It is not a libel as against a corporation (though it may be as against individual members or officers) to charge the body as a whole with an offence which a corporate body cannot commit(s) .
Other charges of mere immorality not actionable. False accusation of immorality or disreputable conduct not punishable by a temporal court is at common law not actionable per se, however gross. The Slander of Women Act, 1891 (54 & 55 Vict. c. 51), has abolished the need of showing special damage in the case of “words . . . which impute unchastity or adultery to any woman or girl.” The courts might without violence have presumed that a man’s reputation for courage,Slander of Women Act. honour, and truthfulness, a woman’s for chastity and modest conduct, was something of which the loss would naturally lead to damage in any lawful walk of life. But the rule was otherwise(t) , and remains so as regards all slander of this kind against men, and against women also as regards all charges of improper conduct short of unchastity, which yet may sometimes be quite as vexatious, and more mischievous because more plausible. The law went wrong from the beginning in making the damage and not the insult the cause of action; and this seems the stranger when we have seen that with regard to assault a sounder principle is well established(u) .
A person who has committed a felony and been convicted may not be called a felon after he has undergone the sentence, and been discharged, for he is then no longer a felon in law(v) .
Imputations of contagious disease. Little need be said concerning imputations of contagious disease unfitting a person for society: that is, in the modern law, venereal disease(x) . The only notable point is that “charging another with having had a contagious disorder is not actionable; for unless the words spoken impute a continuance of the disorder at the time of speaking them, the gist of the action fails; for such a charge cannot produce the effect which makes it the subject of an action, namely, his being avoided by society”(y) . There does not seem to be more than one reported English case of the kind within the present century(z) .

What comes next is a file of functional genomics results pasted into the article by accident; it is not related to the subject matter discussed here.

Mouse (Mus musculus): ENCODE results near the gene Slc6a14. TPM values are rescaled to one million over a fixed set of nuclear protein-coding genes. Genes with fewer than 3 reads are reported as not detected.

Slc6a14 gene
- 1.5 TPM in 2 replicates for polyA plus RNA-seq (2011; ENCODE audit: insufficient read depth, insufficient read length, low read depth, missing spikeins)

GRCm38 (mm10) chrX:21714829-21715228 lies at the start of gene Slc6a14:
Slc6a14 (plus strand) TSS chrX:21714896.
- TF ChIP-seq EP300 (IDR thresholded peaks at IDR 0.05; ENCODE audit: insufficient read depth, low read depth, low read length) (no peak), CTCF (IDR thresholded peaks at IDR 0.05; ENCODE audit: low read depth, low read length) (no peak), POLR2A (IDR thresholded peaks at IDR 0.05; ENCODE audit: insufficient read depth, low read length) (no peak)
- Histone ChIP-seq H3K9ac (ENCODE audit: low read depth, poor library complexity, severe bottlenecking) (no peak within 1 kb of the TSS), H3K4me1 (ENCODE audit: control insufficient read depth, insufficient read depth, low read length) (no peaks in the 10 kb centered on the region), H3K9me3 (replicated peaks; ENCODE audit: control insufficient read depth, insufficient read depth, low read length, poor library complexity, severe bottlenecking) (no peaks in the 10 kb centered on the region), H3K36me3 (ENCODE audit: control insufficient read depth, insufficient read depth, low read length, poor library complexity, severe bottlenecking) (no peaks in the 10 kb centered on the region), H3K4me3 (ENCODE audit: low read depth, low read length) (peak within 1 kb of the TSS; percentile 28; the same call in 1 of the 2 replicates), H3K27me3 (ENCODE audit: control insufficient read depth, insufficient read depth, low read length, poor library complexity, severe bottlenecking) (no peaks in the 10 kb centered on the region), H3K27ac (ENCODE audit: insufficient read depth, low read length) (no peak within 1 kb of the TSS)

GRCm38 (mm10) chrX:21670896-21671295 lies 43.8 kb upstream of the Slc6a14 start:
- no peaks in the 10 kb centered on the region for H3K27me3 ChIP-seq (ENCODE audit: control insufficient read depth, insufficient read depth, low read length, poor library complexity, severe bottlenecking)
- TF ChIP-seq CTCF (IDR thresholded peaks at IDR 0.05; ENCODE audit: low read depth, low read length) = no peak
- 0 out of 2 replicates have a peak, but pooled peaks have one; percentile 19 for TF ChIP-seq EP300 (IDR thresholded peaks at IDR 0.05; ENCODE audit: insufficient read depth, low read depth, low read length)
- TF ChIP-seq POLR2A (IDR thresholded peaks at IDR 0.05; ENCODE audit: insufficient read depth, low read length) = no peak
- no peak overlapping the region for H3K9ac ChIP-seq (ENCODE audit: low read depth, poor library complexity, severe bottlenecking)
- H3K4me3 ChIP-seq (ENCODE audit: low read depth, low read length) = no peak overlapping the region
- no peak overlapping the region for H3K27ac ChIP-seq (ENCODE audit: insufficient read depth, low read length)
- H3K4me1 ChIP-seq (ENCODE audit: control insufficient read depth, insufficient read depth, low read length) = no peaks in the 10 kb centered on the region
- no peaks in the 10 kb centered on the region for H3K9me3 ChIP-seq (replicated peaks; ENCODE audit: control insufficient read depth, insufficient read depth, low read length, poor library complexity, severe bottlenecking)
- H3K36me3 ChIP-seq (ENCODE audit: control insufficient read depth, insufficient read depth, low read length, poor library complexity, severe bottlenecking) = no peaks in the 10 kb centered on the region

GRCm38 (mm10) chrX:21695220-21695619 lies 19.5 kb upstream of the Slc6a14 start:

Evil-speaking of a man in the way of his business. Concerning words spoken of a man to his disparagement in his office, profession, or other business: they are actionable on the following conditions:—They must be spoken of him in relation to or “in the way of” a position which he holds, or a business he carries on, at the time of speaking. Whether they have reference to his office or business is, in case of doubt, a question of fact. And they must either amount to a direct charge of incompetence or unfitness, or impute something so inconsistent with competence or fitness that, if believed, it would tend to the loss of the party’s employment or business. To call a stonemason a “ringleader of the nine hours system” is not on the face of it against his competence or conduct as a workman, or a natural and probable cause why he should not get work; such words therefore, in default of anything showing more distinctly how they were connected with the plaintiff’s occupation, were held not to be actionable(a) . Spoken charges of habitual immoral conduct against a clergyman or a domestic servant are actionable, as naturally tending, if believed, to the party’s deprivation or other ecclesiastical censure in the one case, and dismissal in the other. Of a clerk or messenger, and even of a medical man, it is otherwise, unless the imputation is in some way specifically connected with his occupation. It is actionable to charge a barrister with being a dunce, or being ignorant of the law; but not a justice of the peace, for he need not be learned. It is actionable to charge a solicitor with cheating his clients, but not with cheating other people on occasions unconnected with his business(b) . But this must not be pressed too far, for it would seem to be actionable to charge a solicitor with anything for which he might be struck off the roll, and the power of the court to strike a solicitor off the roll is not confined to cases of professional misconduct(c) .